A Psalm of David The Lord is my Shepherd; I shall not want. He maketh me to lie down in green pastures; He leadeth me beside the still waters. He restoreth my soul; He leadeth me in the paths of righteousness for His name’ sake. Yea, though I walk through the valley of the shadow of death, I will fear no evil: For thou art with me; Thy rod and thy staff, they comfort me. Thou preparest a table before me in the presence of mine enemies; Thou annointeset my head with oil; My cup runneth over. Surely goodness and mercy shall follow me all the days of my life, and I will dwell in the House of the Lord forever （King James Version）
THE CREATION GENESIS 1:1-5 In the beginning God created the heaven and earth. And the earth was without form, and void; and darkness was upon the face of the deep. And the Spirit of God moved upon the face of the waters. And God said, Let there be light: and there was light, And God saw the light, that it was good: and God divided the light from the darkness. And God called the light Day, and the darkness he called Night. And the evening and the morning were the first day
第１回でとりあげたウォルター・デ・ラ・メア（１873-1956）。 Some Oneでは人間の世界の向こうに広がる、自然の世界の不思議を感じさせてくれましたー夜明け前の森の小屋の扉を叩くノックの音…扉を開けると誰もいなくて、向こうの森からはフクロウの声…
Walter De La Mare
Low on his fours the Lion
Treads with the surly Bear;
But Men straight upward from the dust
Walk with their heads in air;
The free sweet winds of heaven,
The sunlight from on high
Beat on their clear bright cheeks and brows
As they go striding by;
The doors of all their houses
They arch so they may go,
Uplifted o’er the four-foot beasts,
Unstooping, to and fro.
Waldorf Book of Poetryには作者名が書かれていませんが、アメリカのGeorge Cooper（１８４０ー１９２７）であることがわかっています。
Grasshopper Green by George Cooper
Grasshopper Green is a comical chap;
He lives on the best of fare.
Bright little trousers, jacket and cap,
These are his summer wear.
Out in the meadow he loves to go,
Playing away in the sun;
It’s hopperty, skipperty, high and low---
Summer’s the time for fun.
Grasshopper Green has a quaint little house:
It’s under the hedgerow gay.
Grandmother Spider, as still as a mouse,
Watches him over the way.
Gladly he’s calling the children, I know,
Out in the beautiful sun;
It’s hopperty, skipperty, high and low---
Summer’s the time for fun
（訳 冠木友紀子 ）
と思ったところで、Waldorf Book of Poetryでとりあげられているこの詩は、全3連中、元の第２連が抜けた版であることを発見。第1連と第3連だけでもバッタの幸せな「衣食住」というピースは揃うのですが、もとの第2連が気になります。
Grasshopper Green has a dozen wee boys,
And, soon as their legs grow strong,
All of them join in his frolicsome joys,
Humming his merry song.
Under the leaves in a happy row,
Soon as the day has begun,
It's hopperty, skipperty, high and low:
Summer's the time for fun!
その時のことをクーパーはこう書いています。 “He lay there on the floor, naked, suffering horribly. He had wonderful big brown eyes, and they looked up at me with an appeal I can never forget. He whispered, ‘I’m done for.'” 「フォスターは床に横たわっていた。裸のままでひどく苦しんでいた。その見事な茶色の大きな瞳で私を見上げた。あの訴えるような眼差しを忘れられようか。そして彼はささやいた。『もうだめだ。』」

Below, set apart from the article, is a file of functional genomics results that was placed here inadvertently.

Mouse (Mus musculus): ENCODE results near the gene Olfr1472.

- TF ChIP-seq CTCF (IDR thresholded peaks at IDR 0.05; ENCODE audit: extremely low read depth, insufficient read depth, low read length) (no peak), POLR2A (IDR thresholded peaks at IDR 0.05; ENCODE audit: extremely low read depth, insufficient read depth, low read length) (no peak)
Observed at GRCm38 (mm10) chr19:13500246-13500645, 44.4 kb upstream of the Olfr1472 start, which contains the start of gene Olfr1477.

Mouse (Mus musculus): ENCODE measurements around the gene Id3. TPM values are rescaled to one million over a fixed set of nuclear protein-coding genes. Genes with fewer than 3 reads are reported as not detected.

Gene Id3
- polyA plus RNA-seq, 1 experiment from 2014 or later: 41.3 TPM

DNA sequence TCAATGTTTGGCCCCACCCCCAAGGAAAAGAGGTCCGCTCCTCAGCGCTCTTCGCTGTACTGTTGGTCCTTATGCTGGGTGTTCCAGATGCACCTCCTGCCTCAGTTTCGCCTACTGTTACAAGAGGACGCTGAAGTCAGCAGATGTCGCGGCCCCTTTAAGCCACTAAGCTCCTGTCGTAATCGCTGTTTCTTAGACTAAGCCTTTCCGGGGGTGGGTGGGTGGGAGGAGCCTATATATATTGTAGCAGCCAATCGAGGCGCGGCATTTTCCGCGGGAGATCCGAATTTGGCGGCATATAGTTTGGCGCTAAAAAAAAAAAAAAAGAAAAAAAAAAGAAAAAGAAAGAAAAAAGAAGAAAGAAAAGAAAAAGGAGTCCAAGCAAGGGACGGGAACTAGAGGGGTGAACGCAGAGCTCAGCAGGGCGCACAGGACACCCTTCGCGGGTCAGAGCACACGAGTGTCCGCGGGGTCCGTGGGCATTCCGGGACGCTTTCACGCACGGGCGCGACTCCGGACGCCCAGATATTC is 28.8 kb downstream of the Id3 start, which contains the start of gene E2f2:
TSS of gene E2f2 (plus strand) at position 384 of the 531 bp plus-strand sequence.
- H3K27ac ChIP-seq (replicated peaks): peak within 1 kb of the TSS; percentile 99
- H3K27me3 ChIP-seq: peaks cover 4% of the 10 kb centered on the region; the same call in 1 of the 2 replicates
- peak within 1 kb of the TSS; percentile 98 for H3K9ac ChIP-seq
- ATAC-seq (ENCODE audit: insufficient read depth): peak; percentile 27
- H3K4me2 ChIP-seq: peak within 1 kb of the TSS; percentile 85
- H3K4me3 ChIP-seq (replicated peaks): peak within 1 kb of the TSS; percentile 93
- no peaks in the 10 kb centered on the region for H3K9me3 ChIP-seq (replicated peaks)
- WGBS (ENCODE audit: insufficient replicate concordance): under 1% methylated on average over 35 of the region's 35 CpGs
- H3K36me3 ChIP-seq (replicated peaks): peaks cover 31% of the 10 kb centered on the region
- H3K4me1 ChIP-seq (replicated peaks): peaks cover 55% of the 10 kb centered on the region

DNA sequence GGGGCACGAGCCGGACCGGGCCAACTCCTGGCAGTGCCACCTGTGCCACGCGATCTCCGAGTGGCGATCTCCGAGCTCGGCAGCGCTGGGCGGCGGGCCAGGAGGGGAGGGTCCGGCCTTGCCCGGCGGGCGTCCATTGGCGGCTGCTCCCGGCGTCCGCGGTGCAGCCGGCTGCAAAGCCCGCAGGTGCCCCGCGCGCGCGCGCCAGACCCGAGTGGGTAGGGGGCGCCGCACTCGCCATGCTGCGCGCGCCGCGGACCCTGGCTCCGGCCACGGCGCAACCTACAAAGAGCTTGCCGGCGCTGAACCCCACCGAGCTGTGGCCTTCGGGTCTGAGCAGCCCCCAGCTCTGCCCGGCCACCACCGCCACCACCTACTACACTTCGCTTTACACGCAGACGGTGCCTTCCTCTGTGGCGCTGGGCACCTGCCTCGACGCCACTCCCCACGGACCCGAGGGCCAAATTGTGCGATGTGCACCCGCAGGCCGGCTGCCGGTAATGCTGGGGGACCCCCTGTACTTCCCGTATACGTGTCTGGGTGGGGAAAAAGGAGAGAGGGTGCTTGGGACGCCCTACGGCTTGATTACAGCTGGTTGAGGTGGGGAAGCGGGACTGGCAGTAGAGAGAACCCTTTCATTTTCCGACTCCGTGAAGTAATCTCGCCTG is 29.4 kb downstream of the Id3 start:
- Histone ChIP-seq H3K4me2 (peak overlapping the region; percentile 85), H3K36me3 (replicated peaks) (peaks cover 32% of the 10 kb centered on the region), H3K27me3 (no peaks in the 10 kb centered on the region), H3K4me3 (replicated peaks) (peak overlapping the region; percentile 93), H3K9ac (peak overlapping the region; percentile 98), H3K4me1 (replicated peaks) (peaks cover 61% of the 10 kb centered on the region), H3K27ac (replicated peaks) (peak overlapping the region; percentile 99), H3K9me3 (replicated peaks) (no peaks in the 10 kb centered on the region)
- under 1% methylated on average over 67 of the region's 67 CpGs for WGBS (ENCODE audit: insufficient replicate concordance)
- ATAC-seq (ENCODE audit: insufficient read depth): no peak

Molly De Havas
After Christmas it’s time to be thinking of Spring,
And the flowers and vegetables springtime will bring.
We must go to a shop and choose packets of seeds
To be sown in the garden to fill all our needs.
First the weeds must be pulled and the clean earth laid bare.
Then dug over, and broken, and levelled with care;
Next in furrows and holes that we’ve made in the earth
We will plant the brown seeds, and with joy wait their birth.
(The Waldorf Book of Poetry, ed. by David Kennedy,
Living Arts Books, Wisconsin, 2012, p.100)
We are Seven
---------A simple child,
That lightly draws its breath,
And feels its life in every limb,
What should it know of death?
I met a little cottage Girl:
She was eight years old, she said;
Her hair was thick with many a curl
That clustered round her head.
She had a rustic, woodland air,
And she was wildly clad:
Her eyes were fair and very fair;
―Her beauty made me glad.
"Sisters and brothers, little Maid,
How many may you be?"
"How many? Seven in all," she said,
And wondering looked at me.
"And where are they? I pray you tell."
She answered, "Seven are we;
And two of us at Conway dwell,
And two are gone to sea.
"Two of us in the church-yard lie,
My sister and my brother;
And, in the church-yard cottage, I
Dwell near them with my mother."
"You say that two at Conway dwell,
And two are gone to sea,
Yet ye are seven! I pray you tell,
Sweet Maid, how this may be."
Then did the little Maid reply,
"Seven boys and girls are we;
Two of us in the church-yard lie,
Beneath the church-yard tree."
"You run about, my little Maid,
Your limbs they are alive;
If two are in the church-yard laid,
Then ye are only five."
"Their graves are green, they may be seen,"
The little Maid replied,
"Twelve steps or more from my mother's door,
And they are side by side.
"My stockings there I often knit,
My kerchief there I hem;
And there upon the ground I sit,
And sing a song to them.
"And often after sun-set, Sir,
When it is light and fair,
I take my little porringer,
And eat my supper there.
"The first that died was siter Jane;
In bed she moaning lay,
Till God released her of her pain;
And then she went away.
"So in the church-yard she was laid;
And, when the grass was dry,
Together round her grave we played,
My brother John and I.
"And when the ground was white with snow,
And I could run and slide,
My brother John was forced to go,
And he lies by her side."
"How many are you, then," said I,
"If they two are in heaven?"
Quick was the little Maid's reply,
"O Master! we are seven."
"But they are dead; those two are dead!
Their spirits are in heaven!"
'Twas throwing words away; for still
The little Maid would have her will,
And said, "Nay, we are seven!"